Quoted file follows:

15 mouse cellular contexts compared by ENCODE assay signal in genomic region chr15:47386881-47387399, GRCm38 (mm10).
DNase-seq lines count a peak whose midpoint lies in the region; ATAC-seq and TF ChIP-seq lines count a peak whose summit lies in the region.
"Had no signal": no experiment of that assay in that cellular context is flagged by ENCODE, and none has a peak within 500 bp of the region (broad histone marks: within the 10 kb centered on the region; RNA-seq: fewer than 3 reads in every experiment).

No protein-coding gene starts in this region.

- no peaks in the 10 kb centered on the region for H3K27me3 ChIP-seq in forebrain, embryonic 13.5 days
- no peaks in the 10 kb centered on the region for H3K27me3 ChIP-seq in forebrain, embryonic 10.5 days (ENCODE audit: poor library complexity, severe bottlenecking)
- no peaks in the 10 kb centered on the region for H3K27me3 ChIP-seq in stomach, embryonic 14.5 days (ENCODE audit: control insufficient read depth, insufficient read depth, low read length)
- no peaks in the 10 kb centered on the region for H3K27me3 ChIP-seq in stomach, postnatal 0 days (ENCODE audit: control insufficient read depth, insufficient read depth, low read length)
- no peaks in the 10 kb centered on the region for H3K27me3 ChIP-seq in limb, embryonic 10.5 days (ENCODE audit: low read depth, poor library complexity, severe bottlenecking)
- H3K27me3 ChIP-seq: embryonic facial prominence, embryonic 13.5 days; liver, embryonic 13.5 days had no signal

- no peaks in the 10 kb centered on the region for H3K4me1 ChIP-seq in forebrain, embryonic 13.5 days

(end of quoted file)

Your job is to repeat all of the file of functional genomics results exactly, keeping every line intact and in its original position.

15 mouse cellular contexts compared by ENCODE assay signal in genomic region chr15:47386881-47387399, GRCm38 (mm10).
DNase-seq lines count a peak whose midpoint lies in the region; ATAC-seq and TF ChIP-seq lines count a peak whose summit lies in the region.
"Had no signal": no experiment of that assay in that cellular context is flagged by ENCODE, and none has a peak within 500 bp of the region (broad histone marks: within the 10 kb centered on the region; RNA-seq: fewer than 3 reads in every experiment).

No protein-coding gene starts in this region.

- no peaks in the 10 kb centered on the region for H3K27me3 ChIP-seq in forebrain, embryonic 13.5 days
- no peaks in the 10 kb centered on the region for H3K27me3 ChIP-seq in forebrain, embryonic 10.5 days (ENCODE audit: poor library complexity, severe bottlenecking)
- no peaks in the 10 kb centered on the region for H3K27me3 ChIP-seq in stomach, embryonic 14.5 days (ENCODE audit: control insufficient read depth, insufficient read depth, low read length)
- no peaks in the 10 kb centered on the region for H3K27me3 ChIP-seq in stomach, postnatal 0 days (ENCODE audit: control insufficient read depth, insufficient read depth, low read length)
- no peaks in the 10 kb centered on the region for H3K27me3 ChIP-seq in limb, embryonic 10.5 days (ENCODE audit: low read depth, poor library complexity, severe bottlenecking)
- H3K27me3 ChIP-seq: embryonic facial prominence, embryonic 13.5 days; liver, embryonic 13.5 days had no signal

- no peaks in the 10 kb centered on the region for H3K4me1 ChIP-seq in forebrain, embryonic 13.5 days